President Joachim Chissano
Chair, Organ on Politics, Defence and Security Cooperation
Mozambique

President Bakili Muluzi
Chair, Southern African Development Community
Malawi

President Thabo Mbeki
South Africa

President Festus Mogae
Botswana

 

Your Excellencies:

I am writing on behalf of Human Rights Watch to express our concern at the deteriorating situation in Zimbabwe and to ask that you intervene urgently and at the highest level on behalf of the Southern African Development Community (SADC).

For the last two years, there has been an escalation of political violence in Zimbabwe, largely instigated or carried out by supporters of the ruling party, ZANU-PF, against leaders and supporters of opposition parties, in particular the newly formed Movement for Democratic Change (MDC). This violence has been accompanied by increasing harassment of independent critics of government, including journalists. The government has also undermined the independence of the judiciary, forcing several resignations including that of the chief justice. Acquisitions of white-owned commercial farms for redistribution have been accompanied by significant violence against their owners and farm workers, and intimidation and threats against black Zimbabweans living on surrounding communal land. In many cases, police have stood by and taken no action to protect those who have been the victims of violence.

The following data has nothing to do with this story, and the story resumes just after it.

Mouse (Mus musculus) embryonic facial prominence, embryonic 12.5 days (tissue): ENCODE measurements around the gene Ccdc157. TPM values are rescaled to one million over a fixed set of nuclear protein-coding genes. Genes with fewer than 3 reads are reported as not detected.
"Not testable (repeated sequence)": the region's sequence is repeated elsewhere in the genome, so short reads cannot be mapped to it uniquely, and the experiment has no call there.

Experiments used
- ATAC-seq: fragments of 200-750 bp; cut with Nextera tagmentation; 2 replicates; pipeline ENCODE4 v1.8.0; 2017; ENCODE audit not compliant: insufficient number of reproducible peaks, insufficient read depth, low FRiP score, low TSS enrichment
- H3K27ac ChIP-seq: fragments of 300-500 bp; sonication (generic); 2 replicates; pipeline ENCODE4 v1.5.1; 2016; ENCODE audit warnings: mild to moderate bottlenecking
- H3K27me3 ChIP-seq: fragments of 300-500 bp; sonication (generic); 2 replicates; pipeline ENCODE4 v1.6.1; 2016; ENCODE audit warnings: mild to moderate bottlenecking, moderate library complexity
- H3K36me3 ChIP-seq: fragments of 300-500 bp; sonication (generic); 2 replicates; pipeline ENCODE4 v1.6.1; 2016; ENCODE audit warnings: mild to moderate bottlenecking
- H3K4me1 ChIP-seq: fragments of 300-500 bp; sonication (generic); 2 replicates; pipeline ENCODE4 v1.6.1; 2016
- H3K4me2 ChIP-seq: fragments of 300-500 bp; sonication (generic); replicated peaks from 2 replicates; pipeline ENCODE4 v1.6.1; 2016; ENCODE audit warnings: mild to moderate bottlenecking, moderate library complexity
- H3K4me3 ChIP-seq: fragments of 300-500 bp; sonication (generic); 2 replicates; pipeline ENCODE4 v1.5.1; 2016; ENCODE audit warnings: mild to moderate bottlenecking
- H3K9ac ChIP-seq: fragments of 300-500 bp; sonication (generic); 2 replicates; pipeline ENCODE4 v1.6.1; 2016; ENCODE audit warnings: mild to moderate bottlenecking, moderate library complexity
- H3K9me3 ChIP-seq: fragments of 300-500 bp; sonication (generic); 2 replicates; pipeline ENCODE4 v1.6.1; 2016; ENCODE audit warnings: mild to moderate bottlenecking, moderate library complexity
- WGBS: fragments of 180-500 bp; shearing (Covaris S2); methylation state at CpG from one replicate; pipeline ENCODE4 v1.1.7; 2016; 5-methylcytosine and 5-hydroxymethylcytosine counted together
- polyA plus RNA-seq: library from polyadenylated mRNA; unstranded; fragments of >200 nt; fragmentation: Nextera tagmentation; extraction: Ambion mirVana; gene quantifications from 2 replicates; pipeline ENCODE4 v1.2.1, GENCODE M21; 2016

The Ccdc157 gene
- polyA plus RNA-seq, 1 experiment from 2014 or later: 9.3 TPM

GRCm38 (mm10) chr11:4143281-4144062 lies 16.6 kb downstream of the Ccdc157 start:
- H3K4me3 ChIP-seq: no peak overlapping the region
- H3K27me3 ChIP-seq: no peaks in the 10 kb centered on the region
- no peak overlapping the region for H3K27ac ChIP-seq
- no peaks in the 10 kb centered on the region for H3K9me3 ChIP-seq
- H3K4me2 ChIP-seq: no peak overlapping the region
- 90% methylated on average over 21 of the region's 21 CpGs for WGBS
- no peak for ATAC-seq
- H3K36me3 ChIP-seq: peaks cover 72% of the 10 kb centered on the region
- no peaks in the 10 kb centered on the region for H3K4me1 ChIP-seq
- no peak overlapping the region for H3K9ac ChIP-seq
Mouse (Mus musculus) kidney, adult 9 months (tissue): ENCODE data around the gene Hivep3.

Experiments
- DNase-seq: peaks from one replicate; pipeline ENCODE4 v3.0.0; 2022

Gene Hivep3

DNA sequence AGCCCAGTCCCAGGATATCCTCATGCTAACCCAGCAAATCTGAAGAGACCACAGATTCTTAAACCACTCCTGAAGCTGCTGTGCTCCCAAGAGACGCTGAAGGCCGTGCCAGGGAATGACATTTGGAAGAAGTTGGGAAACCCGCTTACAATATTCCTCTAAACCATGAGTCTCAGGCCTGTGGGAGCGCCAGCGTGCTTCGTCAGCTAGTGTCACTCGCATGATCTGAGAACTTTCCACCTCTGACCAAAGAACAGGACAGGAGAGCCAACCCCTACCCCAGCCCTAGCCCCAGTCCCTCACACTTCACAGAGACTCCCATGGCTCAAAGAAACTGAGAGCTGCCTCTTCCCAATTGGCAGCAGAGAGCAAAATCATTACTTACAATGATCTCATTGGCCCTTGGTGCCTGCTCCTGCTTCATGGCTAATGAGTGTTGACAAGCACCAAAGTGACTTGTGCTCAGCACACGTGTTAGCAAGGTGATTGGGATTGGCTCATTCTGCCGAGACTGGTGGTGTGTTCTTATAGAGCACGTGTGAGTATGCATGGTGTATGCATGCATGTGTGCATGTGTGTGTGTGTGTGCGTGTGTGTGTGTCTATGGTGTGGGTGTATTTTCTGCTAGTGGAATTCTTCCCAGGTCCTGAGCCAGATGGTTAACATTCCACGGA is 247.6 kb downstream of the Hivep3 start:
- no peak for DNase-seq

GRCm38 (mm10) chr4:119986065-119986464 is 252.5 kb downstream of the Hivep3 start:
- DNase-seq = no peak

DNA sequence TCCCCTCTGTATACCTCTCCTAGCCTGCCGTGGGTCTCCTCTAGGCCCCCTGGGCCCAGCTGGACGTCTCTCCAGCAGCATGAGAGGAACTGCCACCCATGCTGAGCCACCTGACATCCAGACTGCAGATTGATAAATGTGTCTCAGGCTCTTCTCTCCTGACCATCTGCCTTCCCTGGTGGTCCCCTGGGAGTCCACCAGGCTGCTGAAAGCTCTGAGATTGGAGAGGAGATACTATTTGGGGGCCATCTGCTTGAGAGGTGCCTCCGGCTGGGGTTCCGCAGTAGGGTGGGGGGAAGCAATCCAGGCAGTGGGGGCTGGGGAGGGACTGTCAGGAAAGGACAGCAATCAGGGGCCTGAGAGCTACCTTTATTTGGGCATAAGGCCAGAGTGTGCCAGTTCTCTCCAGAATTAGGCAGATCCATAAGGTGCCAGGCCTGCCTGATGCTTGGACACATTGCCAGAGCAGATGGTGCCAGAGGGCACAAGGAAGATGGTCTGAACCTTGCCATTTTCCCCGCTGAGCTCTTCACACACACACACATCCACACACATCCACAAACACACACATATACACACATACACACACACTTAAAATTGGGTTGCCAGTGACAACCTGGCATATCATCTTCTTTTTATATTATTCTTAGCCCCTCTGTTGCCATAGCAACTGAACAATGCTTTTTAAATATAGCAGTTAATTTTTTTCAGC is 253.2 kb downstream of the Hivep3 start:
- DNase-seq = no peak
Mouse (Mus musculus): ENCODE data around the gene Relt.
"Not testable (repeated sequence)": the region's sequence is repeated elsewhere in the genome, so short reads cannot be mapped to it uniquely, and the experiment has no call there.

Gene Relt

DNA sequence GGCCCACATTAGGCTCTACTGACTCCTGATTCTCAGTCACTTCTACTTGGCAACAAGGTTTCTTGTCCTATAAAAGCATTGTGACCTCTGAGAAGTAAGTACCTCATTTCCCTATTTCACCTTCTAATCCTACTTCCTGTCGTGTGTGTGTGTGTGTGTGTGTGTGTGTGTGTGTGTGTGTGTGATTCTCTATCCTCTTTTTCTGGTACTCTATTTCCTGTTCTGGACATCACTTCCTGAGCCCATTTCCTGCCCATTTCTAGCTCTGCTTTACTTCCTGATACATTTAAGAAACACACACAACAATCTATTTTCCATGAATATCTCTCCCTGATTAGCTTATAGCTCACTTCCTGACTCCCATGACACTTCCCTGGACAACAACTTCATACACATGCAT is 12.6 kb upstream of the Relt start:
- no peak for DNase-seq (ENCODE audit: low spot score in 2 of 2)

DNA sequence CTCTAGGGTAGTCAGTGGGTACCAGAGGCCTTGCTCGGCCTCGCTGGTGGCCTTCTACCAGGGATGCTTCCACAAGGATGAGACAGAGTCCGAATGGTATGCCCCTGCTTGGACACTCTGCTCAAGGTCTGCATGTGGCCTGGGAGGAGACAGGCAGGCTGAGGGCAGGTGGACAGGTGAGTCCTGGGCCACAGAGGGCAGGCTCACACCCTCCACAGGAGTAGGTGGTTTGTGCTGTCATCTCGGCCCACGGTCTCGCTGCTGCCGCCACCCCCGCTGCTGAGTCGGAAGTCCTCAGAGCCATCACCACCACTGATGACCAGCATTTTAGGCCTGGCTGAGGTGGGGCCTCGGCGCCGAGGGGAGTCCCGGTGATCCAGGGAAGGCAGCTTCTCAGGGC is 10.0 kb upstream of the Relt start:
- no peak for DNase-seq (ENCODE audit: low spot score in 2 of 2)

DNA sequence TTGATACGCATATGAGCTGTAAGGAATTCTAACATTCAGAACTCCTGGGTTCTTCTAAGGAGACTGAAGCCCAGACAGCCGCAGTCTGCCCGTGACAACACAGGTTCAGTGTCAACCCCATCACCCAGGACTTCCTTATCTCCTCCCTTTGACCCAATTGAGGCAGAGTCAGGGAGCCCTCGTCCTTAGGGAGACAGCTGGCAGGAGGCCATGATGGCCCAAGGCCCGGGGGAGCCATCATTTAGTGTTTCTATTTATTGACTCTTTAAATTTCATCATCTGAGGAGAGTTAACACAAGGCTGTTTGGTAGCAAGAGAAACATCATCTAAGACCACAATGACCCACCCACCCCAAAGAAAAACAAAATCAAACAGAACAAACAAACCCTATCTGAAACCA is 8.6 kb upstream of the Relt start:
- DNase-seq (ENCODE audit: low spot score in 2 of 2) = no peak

In the last two weeks, there has been a significant escalation of the threats to members of the MDC. According to information received by Human Rights Watch, around eighteen people associated with the MDC are currently in detention in Bulawayo, Zimbabwe's second city. Among them are security guards, secretaries, and organizers for the party in the Bulawayo area. In addition, MDC member of parliament for Lobengula-Magwegwe and member of the MDC's national executive committee Fletcher Dlamini-Ncube was arrested on November 16, and the MP for Bulilima-Mangwe North, Moses Ndlovu, was arrested on Monday November 19. Both are still in custody. On Thursday November 15, David Coltart, a prominent human rights lawyer and MDC MP from Bulawayo, was detained for several hours at the airport outside the capital, Harare. The MDC has had great difficulty in obtaining access for lawyers to those arrested, in some cases requiring court orders to do so. Some of those in custody are reported to have been tortured.